Craftsman style house

Buying a home can be an expensive and risky proposition. You may not be familiar with the market in the area, or home values there can be hit or miss.

Once you’ve made an offer and it’s accepted by the seller, you’re both bound to the contract. As the buyer, if you back out for a reason not allowed by the contract, you’ll lose your earnest money deposit, which could be thousands of dollars.

That’s why an appraisal contingency is your ally: It will let you walk away from the deal with your deposit if the home doesn’t appraise for the amount you’ve agreed to pay.

What’s a Contingency?

Contingencies are conditions that must be met before a real estate contract is legally binding, and each includes a specified time frame.

Most purchase agreements include three contingencies:

  • An appraisal contingency stating the home must meet the price you’ve agreed to pay (or higher) when appraised.
  • A finance contingency stating that the deal depends on the approval of your loan.
  • An inspection contingency requiring that the home pass a home inspection.

When Do You Need an Appraisal Contingency?

If a lender is involved, you’ll need an appraisal and should consider an appraisal contingency. “It’s an opt-out for the buyer who’s financing,” explains Susanna Haynie, a real estate broker in Colorado Springs. “If the home is not worth the price the buyer has agreed to pay, it can impact how much the lender is willing to lend and possibly the ability of the buyer to secure the loan.”

Cash buyers have an option to add an appraisal contingency to their offer and engage an appraiser, “But it’s not a third-party requirement,” says Haynie.

“Cash offers are king because they do NOT require an appraisal and can close quickly,” she adds.

Who Pays for the Appraisal?

Buyers normally pay for the appraisal and should consider them an extremely important part of the home buying process because the value determined by the appraiser is the maximum amount that can be loaned out by a mortgage company.

The lender will retain a state-licensed registered appraiser to determine the fair market value of the home. The appraiser arrives at that value based on the home’s general condition, location and comparative sales (or comps) in the area.

How Long Does an Appraisal Contingency Take?

 Your lender or real estate agent can provide guidance on the timing for the appraisal contingency, but generally you should allow 2 – 4 weeks for the appraiser to visit the home and complete their report. “Different loans take different qualifications,” says Haynie. “And some seasons will be busier than others for the inspectors.”

If the value comes in higher than the sales price, everyone is happy, except maybe the seller, who might feel he should have asked for more. But if the appraisal comes in lower, things can get complicated.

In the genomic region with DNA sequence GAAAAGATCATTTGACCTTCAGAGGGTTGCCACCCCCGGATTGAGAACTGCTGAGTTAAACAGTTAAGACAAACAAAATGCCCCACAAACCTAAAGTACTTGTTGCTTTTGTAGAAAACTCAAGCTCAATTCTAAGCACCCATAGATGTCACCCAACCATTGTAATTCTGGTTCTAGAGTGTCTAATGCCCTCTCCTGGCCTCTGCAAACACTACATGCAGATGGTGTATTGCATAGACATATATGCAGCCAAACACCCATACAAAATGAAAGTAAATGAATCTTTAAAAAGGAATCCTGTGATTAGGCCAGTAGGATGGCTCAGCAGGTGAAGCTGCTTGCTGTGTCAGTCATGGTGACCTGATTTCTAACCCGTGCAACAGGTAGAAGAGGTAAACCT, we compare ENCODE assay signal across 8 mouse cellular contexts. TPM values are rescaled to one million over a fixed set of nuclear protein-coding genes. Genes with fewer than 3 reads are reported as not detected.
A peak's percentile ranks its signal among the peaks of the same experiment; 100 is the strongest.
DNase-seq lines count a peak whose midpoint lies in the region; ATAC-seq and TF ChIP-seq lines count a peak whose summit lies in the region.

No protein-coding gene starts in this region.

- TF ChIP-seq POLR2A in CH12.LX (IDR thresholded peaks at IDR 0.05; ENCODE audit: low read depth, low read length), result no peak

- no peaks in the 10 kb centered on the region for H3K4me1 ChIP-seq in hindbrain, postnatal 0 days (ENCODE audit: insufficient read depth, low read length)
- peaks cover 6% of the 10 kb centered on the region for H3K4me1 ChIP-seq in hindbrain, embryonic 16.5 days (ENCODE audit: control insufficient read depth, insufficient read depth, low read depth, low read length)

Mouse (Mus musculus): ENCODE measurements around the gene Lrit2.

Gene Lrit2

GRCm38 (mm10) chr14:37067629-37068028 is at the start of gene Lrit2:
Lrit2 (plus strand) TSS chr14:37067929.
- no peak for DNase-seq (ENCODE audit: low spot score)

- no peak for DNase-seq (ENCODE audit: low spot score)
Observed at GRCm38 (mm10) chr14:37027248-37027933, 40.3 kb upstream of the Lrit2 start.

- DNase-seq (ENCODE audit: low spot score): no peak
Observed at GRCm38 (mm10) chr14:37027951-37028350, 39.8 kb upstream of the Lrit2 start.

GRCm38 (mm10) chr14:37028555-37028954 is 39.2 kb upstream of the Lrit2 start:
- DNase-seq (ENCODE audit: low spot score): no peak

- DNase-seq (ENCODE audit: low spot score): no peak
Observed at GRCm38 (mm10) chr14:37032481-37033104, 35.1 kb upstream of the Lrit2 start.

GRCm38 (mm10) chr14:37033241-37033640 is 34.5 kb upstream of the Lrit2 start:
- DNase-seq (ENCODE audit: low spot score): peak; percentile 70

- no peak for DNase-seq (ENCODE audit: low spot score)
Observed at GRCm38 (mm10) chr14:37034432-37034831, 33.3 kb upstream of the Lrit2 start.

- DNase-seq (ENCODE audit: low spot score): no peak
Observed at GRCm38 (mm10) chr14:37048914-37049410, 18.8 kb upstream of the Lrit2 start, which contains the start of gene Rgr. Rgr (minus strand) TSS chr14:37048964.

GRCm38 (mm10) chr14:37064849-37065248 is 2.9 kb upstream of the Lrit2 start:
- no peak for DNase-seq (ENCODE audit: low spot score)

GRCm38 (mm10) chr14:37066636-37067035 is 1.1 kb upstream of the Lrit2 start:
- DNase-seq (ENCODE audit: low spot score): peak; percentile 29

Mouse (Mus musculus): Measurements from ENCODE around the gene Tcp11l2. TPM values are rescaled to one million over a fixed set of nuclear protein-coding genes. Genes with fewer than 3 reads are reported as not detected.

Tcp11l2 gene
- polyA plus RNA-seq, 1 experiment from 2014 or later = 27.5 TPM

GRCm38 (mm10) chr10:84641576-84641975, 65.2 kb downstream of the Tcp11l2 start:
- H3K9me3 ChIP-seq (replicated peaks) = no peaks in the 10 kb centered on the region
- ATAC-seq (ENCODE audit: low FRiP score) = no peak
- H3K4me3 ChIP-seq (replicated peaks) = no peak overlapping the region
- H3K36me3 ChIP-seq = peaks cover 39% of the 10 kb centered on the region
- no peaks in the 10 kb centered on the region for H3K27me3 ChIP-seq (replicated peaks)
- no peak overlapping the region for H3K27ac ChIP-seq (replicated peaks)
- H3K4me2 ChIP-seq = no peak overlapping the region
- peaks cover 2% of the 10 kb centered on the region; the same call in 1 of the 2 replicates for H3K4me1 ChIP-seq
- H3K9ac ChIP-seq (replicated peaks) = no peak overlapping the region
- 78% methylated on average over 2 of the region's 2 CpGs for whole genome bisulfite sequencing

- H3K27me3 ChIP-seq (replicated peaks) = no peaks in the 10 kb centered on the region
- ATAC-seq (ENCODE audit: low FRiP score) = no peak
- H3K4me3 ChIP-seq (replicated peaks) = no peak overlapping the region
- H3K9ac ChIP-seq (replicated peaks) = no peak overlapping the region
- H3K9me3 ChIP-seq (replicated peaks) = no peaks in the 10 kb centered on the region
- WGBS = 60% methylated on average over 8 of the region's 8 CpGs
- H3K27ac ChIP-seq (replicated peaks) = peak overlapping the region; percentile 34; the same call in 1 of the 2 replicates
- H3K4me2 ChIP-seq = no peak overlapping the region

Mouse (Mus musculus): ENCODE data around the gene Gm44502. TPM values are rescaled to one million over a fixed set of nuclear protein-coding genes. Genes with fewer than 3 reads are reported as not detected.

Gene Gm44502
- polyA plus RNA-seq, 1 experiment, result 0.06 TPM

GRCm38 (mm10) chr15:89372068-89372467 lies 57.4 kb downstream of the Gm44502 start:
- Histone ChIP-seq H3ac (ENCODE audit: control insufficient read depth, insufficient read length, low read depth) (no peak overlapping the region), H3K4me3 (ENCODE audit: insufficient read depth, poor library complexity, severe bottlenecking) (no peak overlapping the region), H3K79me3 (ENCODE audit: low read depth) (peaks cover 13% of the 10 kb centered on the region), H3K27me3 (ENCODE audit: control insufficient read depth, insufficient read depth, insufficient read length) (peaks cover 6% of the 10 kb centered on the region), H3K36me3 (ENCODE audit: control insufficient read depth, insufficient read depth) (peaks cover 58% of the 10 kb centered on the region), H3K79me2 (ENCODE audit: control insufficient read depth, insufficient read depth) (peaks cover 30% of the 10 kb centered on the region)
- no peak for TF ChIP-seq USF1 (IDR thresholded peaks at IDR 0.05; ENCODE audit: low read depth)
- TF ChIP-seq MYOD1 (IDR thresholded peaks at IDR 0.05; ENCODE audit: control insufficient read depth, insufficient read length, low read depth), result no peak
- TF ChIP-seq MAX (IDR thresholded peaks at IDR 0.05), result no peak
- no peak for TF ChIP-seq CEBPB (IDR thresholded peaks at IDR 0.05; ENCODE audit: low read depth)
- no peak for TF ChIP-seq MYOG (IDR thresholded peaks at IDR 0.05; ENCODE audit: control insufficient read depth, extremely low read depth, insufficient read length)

What Happens if the Appraisal Comes in Low?

The deadline date for an appraisal contingency is the date by which any claims made by the buyer must be made. So, if the appraisal comes in too low, and there’s time, the buyer can petition for a second appraisal.

If you go this route, be sure to make the lender aware of reasons you think the home is worth more, such as recent comps the appraiser may have missed, or something of value that’s not really visible like radiant floor heating.

If the value is still too low, there are three options:

  1. The buyer can agree to bring more money to the table.
  2. The seller can reduce the price to meet the lower property value.
  3. The parties may agree to split the difference in any combination.

The contract may be terminated by either party if they can’t agree.

What Is an Appraisal Contingency Waiver?

This is where you agree to pay the full amount of the contracted price, even if the appraisal comes in low.

Waiving the home appraisal contingency clause is rare but there are exceptions. You might waive an appraisal if the determined higher or lower value does not have an influence on your ability to purchase the home and obtain the loan, which is usually the case of a large down payment. “This may be a great strategy and very beneficial in a multiple offer situation,” Haynie says.

But understand that you’re taking a risk. If the home appraisal is lower than the agreed purchase price, the contract is still valid, and you’ll be expected to complete the sale (or lose your earnest money or pay for other damages).

For example, if you’re seeking a $300,000 mortgage, but the appraisal comes in at $290,000, the mortgage lender is only able to finance $290,000. This leaves you to pay the remaining $10,000 out of pocket, as well as the down payment and other closing costs.